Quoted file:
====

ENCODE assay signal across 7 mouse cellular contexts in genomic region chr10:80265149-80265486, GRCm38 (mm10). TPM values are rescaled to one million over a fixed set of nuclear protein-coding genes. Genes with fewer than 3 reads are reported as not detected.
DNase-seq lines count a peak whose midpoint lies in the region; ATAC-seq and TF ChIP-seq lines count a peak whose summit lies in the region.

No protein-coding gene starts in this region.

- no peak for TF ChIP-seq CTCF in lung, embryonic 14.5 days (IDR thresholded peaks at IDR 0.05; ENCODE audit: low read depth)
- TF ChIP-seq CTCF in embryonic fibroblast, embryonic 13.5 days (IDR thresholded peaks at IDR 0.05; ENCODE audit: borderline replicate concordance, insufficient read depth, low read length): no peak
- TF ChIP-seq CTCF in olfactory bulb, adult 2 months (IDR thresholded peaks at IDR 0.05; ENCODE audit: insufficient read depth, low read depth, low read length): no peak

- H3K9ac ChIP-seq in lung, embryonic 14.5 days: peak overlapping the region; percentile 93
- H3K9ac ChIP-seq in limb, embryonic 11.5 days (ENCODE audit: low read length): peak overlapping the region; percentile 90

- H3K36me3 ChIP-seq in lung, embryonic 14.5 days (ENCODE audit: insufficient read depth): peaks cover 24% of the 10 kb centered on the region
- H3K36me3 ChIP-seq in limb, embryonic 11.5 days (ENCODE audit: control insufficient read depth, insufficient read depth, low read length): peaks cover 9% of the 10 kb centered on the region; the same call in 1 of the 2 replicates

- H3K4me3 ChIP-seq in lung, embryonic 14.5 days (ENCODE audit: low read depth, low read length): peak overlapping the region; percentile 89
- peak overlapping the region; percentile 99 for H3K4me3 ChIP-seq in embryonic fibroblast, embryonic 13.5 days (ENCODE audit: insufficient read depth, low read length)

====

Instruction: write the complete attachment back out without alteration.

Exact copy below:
ENCODE assay signal across 7 mouse cellular contexts in genomic region chr10:80265149-80265486, GRCm38 (mm10). TPM values are rescaled to one million over a fixed set of nuclear protein-coding genes. Genes with fewer than 3 reads are reported as not detected.
DNase-seq lines count a peak whose midpoint lies in the region; ATAC-seq and TF ChIP-seq lines count a peak whose summit lies in the region.

No protein-coding gene starts in this region.

- no peak for TF ChIP-seq CTCF in lung, embryonic 14.5 days (IDR thresholded peaks at IDR 0.05; ENCODE audit: low read depth)
- TF ChIP-seq CTCF in embryonic fibroblast, embryonic 13.5 days (IDR thresholded peaks at IDR 0.05; ENCODE audit: borderline replicate concordance, insufficient read depth, low read length): no peak
- TF ChIP-seq CTCF in olfactory bulb, adult 2 months (IDR thresholded peaks at IDR 0.05; ENCODE audit: insufficient read depth, low read depth, low read length): no peak

- H3K9ac ChIP-seq in lung, embryonic 14.5 days: peak overlapping the region; percentile 93
- H3K9ac ChIP-seq in limb, embryonic 11.5 days (ENCODE audit: low read length): peak overlapping the region; percentile 90

- H3K36me3 ChIP-seq in lung, embryonic 14.5 days (ENCODE audit: insufficient read depth): peaks cover 24% of the 10 kb centered on the region
- H3K36me3 ChIP-seq in limb, embryonic 11.5 days (ENCODE audit: control insufficient read depth, insufficient read depth, low read length): peaks cover 9% of the 10 kb centered on the region; the same call in 1 of the 2 replicates

- H3K4me3 ChIP-seq in lung, embryonic 14.5 days (ENCODE audit: low read depth, low read length): peak overlapping the region; percentile 89
- peak overlapping the region; percentile 99 for H3K4me3 ChIP-seq in embryonic fibroblast, embryonic 13.5 days (ENCODE audit: insufficient read depth, low read length)